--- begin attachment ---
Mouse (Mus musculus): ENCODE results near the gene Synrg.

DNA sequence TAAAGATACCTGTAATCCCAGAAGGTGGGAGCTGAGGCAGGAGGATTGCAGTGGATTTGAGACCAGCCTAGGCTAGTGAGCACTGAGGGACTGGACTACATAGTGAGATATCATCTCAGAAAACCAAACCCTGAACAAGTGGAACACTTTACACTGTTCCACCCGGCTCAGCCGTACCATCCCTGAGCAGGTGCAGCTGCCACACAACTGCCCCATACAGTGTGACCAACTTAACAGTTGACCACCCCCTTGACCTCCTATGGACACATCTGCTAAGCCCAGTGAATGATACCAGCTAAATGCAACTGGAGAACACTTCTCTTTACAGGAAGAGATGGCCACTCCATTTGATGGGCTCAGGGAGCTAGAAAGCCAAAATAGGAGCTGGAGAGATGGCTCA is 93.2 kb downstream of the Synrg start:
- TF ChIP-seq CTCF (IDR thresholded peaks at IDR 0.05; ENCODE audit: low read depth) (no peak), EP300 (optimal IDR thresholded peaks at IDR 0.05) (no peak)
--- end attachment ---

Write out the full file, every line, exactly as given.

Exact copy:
Mouse (Mus musculus): ENCODE results near the gene Synrg.

DNA sequence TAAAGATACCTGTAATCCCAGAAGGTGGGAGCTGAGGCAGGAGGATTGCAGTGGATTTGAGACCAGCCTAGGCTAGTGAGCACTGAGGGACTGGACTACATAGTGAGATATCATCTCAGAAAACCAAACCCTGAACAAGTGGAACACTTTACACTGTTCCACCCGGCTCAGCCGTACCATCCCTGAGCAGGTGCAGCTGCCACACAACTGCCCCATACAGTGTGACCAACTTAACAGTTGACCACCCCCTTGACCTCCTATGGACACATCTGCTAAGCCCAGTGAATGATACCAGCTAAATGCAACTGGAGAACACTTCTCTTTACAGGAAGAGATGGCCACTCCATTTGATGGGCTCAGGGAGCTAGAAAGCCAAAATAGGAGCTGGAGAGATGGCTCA is 93.2 kb downstream of the Synrg start:
- TF ChIP-seq CTCF (IDR thresholded peaks at IDR 0.05; ENCODE audit: low read depth) (no peak), EP300 (optimal IDR thresholded peaks at IDR 0.05) (no peak)